School shootings and domestic terrorism have proliferated on a global level. In recent months there have been school shootings in Finland, Germany, Greece, and other countries as well as the United States. Although there may be stylistic differences, in all cases young men act out their rage through the use of guns and violence to create media spectacles and become celebrities-of-the-moment.

Class dismissed, have a great summer!

Media Coverage: Turkle talk, more Debord, learning to code and more…

  • A couple of weeks back I linked to the Guardian’s discussion of Debord’s Society of the Spectacle, and I just came across another article from their site that I had overlooked: “What Debord can teach us about protest”:

The danger with this reading – the spectacle as a retroactive name for the social alienation of modern media culture – is that it turns Debord into a prophet who simply confirms everything we already know and further cements its inevitability. In other words, it is to make The Society of the Spectacle into precisely the kind of spectacle that Debord warns us of in thesis five, where he insists that the spectacle is not a simple product of mass media, but “a weltanschauung that has been actualised, translated into the material realm – a world view transformed into an objective force”.

The author, Meghan Sutherland, comments on the diminishing funding for humanities departments in her discussion of resistance to the spectacle:

It will also require that we redouble our efforts to challenge the systematic elimination of philosophy departments and humanities funding from university programmes all over the world – a project of austerity economics that deems the study of ideas simultaneously elitist, irrelevant to the “real” world and without market value. For as Debord makes clear, when we allow the pleasures of living and acting to become severed from the pleasures of thinking and looking, The Society of the Spectacle can mean only one thing. And it will do so until we learn to reconnect them.

  • An Atlantic article by Scott Meslow titled “Boys can love ‘Titanic,’ too” quotes an older interview with media effects researcher Mary Beth Oliver discussing sex differences in responses to sad film:

“There are certain arenas where male crying is deemed appropriate, like the loss of a favorite sporting team, the death of a parent, or war,” said Mary Beth Oliver, a media professor at Penn State, in 2010 interview with the BBC about the tear-jerking effects of a different film. “For many men, there is a great deal of pressure to avoid expression of ‘female’ emotions like sadness and fear. From a very young age, males are taught that it is inappropriate to cry, and these lessons are often accompanied by a great deal of ridicule when the lessons aren’t followed.”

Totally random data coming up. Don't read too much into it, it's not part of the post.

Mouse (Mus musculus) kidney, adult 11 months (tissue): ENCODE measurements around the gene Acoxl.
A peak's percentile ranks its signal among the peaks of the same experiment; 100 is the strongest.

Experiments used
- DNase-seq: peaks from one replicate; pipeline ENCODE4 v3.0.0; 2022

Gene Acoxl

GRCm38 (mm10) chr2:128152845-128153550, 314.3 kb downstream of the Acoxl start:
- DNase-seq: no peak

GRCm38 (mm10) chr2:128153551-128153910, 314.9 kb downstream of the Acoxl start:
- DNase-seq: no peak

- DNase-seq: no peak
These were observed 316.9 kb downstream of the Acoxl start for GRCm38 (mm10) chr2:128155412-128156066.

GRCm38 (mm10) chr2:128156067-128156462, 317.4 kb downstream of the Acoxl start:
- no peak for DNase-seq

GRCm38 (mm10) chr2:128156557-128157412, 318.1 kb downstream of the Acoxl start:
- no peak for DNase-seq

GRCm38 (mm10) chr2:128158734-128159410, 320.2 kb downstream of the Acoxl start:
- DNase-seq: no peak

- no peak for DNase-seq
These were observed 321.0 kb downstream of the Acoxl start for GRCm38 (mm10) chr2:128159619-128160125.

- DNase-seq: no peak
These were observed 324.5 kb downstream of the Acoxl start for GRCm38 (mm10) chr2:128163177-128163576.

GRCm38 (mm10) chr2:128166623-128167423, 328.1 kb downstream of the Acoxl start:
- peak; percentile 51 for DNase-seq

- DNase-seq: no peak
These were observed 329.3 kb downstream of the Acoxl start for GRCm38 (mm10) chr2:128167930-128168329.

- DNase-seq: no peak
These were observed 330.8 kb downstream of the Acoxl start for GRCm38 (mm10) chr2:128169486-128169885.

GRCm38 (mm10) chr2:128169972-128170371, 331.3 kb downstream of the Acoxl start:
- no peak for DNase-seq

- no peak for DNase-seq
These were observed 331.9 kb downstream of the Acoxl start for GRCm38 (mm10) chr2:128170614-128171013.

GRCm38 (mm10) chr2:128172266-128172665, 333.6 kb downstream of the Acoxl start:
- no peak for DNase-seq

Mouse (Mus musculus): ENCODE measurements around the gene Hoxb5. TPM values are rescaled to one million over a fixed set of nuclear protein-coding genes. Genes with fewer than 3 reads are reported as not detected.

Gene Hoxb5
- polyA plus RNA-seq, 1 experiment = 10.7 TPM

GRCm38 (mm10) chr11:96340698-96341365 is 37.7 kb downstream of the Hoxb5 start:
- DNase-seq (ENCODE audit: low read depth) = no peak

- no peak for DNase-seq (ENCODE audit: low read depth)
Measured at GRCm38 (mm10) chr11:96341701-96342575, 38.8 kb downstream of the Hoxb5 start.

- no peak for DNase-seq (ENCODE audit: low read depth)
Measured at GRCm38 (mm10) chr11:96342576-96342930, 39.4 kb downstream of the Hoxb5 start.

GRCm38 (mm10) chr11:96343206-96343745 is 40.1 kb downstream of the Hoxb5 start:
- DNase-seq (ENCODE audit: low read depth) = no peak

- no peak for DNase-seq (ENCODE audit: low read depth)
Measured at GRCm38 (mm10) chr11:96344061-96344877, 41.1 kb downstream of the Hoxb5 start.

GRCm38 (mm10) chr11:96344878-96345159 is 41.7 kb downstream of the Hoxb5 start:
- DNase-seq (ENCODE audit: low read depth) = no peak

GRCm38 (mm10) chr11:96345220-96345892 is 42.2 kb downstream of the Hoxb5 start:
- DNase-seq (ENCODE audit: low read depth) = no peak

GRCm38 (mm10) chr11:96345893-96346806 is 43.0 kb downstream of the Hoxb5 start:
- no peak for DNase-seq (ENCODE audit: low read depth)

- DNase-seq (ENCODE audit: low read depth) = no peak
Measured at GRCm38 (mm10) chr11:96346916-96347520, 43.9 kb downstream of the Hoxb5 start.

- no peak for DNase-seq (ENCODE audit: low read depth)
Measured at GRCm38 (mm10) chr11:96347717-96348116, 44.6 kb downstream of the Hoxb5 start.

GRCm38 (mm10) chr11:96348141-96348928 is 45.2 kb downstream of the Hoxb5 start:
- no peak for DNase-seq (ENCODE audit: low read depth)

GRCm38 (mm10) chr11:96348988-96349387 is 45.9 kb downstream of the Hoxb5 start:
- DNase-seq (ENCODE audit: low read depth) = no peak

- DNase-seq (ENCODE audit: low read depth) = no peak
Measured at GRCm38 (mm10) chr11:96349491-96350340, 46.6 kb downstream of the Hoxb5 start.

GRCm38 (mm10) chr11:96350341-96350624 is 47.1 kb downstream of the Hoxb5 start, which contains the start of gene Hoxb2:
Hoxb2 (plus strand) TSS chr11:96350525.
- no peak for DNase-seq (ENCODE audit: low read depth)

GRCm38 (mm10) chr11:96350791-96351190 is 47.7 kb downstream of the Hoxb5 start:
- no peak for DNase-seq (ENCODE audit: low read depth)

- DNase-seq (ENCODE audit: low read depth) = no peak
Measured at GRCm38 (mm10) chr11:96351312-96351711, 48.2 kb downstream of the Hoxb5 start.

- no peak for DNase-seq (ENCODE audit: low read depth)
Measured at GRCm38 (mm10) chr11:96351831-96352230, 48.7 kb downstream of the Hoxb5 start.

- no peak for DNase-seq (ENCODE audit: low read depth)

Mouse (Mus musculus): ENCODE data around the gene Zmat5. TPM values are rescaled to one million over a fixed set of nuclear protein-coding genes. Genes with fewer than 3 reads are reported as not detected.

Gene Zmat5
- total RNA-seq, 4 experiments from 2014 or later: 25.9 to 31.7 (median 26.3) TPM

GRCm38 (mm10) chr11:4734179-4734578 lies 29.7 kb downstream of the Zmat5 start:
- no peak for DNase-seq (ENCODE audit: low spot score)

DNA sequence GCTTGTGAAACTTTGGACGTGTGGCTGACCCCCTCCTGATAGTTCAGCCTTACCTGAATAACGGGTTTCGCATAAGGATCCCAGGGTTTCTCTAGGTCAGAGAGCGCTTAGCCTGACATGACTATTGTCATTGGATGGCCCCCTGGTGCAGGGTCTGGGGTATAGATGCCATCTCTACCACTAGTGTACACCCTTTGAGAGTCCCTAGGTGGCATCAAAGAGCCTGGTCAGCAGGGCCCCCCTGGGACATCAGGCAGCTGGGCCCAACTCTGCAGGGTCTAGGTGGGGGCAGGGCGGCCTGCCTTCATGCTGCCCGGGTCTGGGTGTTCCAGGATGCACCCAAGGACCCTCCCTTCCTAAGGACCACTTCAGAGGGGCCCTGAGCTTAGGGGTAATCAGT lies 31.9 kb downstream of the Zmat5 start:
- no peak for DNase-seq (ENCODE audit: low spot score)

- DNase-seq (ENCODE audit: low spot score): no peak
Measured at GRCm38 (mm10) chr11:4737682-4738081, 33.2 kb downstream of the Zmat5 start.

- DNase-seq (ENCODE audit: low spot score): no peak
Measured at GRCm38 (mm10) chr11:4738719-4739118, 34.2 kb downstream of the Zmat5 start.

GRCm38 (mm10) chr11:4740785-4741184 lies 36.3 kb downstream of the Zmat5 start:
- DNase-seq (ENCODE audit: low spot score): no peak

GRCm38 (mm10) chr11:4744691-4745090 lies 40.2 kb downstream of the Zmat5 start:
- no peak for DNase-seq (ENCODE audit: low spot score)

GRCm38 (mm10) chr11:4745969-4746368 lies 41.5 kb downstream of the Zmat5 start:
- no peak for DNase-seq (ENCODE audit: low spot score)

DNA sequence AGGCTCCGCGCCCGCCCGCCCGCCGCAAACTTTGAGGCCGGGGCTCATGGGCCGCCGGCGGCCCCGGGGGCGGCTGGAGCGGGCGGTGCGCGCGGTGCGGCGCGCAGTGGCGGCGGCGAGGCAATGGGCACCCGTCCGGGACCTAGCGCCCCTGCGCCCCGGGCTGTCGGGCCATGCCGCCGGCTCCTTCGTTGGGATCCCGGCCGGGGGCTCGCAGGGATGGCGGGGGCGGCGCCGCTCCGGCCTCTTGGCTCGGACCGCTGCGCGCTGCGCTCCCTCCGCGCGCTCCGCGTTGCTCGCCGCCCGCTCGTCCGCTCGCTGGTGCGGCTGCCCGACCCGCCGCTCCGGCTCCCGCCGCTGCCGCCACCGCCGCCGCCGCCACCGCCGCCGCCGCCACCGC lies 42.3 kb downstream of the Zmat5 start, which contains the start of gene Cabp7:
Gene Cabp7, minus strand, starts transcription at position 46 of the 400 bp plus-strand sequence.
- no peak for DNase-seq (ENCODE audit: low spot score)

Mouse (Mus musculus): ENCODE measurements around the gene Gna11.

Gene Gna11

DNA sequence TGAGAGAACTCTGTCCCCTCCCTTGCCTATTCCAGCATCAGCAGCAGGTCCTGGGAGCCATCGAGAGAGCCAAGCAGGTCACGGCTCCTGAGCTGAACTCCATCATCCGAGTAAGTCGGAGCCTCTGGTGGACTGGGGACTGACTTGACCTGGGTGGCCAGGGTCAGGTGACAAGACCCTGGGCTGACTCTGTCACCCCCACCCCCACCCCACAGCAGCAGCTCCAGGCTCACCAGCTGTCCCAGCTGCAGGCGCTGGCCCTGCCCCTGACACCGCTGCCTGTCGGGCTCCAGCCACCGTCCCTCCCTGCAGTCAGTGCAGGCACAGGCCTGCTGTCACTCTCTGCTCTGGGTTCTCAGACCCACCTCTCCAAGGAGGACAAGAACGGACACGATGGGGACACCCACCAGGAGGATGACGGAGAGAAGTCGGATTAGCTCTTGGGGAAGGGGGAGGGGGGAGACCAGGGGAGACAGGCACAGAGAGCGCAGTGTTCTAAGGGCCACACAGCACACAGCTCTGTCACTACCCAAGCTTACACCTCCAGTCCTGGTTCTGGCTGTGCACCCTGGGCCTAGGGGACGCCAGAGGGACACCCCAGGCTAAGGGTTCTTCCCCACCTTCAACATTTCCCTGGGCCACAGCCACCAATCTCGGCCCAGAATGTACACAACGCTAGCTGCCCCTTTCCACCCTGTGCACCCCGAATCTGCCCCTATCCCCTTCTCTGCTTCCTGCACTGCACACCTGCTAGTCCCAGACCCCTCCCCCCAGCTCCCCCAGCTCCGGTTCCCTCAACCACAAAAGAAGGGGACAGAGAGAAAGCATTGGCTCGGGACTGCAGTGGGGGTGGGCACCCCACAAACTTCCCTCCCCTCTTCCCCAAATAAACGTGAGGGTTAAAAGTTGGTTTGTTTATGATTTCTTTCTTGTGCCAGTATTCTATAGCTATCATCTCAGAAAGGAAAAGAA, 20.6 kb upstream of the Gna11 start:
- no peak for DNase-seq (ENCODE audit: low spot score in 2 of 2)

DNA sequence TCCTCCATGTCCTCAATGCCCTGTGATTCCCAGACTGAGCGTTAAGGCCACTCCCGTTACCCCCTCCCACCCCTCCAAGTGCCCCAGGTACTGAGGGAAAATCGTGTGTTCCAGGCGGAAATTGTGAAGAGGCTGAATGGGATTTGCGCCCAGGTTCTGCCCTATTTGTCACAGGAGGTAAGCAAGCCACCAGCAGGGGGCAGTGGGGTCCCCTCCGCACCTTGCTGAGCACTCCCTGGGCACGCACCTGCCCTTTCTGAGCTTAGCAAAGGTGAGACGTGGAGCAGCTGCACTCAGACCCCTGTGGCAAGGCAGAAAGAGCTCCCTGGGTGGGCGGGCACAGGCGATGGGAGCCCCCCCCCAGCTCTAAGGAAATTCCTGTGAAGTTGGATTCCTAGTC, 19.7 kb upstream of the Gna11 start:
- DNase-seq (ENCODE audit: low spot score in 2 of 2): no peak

Every generation uses the technology of its time as a metaphor to better understand itself, and in the zeitgeist-examining docu-essay “Welcome to the Machine,” director Avi Zev Weider ponders the degree to which man’s present and future are dominated by his inventions. Philosophically speaking, it’s fascinating stuff, though film hardly seems the most conducive way for Weider to present his arguments, with an overreliance on baby photos and the failure to deliver a key interview making the whole inquiry feel smaller than it is.

  • Co. Create published an interview with Douglas Rushkoff in advance of an upcoming keynote address in NYC. His comments on the function of the artist echo McLuhan:

I think the artist, even more than government, has become the one who is doing long-term thinking about what’s happening, what are the implications, what are we doing to ourselves? And they’re some of the only ones, really. An artist’s job is to sit outside what’s happening and reflect back to us where the human is in this. I think it’s a very valuable exercise. It’s just the opposite exercise of what most people probably think it is. It’s not for technologists to realize the visions of artists. It feels much more like it’s for artists to contextualize the visions of technologists.

  • One of my goals for summer 2012 is to learn a programming language. Multiple factors motivated this decision, one of them being Rushkoff’s articles on coding and his recent book “Program or be programmed”. Turns out I wasn’t the only one: I learned about web site Codeacademy from a post by Juliet Waters titled “My code year, so far“:

I was hooked by the headline of an article by Douglas Rushkoff on CNN.com. “Learn to Code, Get a Job!”  Coding, he argued, was a skill that not enough people had,  and companies were paying big money to find people who were “code literate.”